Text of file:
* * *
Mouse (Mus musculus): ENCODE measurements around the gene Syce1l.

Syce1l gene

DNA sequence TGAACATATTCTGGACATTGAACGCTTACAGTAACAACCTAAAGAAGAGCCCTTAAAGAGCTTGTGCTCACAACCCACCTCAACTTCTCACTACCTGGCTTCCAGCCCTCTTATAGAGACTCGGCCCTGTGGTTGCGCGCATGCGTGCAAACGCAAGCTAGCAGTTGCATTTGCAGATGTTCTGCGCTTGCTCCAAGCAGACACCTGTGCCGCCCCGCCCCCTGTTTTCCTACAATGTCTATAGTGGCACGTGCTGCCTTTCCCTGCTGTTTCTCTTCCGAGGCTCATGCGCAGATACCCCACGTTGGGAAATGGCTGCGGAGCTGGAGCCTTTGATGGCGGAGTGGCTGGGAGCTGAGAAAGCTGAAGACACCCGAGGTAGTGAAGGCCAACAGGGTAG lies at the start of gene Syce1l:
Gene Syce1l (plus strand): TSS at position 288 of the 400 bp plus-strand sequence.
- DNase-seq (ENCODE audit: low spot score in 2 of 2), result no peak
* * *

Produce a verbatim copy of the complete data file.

Mouse (Mus musculus): ENCODE measurements around the gene Syce1l.

Syce1l gene

DNA sequence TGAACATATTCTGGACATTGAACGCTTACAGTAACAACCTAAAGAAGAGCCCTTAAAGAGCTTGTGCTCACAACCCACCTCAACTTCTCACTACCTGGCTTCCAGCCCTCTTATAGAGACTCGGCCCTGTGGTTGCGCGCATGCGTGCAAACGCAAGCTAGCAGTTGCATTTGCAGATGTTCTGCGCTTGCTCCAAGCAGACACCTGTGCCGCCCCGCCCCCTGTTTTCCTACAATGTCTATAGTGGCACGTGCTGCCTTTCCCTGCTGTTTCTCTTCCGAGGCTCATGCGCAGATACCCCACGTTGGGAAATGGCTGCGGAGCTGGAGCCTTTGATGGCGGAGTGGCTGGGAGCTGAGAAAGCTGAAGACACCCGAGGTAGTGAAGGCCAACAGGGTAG lies at the start of gene Syce1l:
Gene Syce1l (plus strand): TSS at position 288 of the 400 bp plus-strand sequence.
- DNase-seq (ENCODE audit: low spot score in 2 of 2), result no peak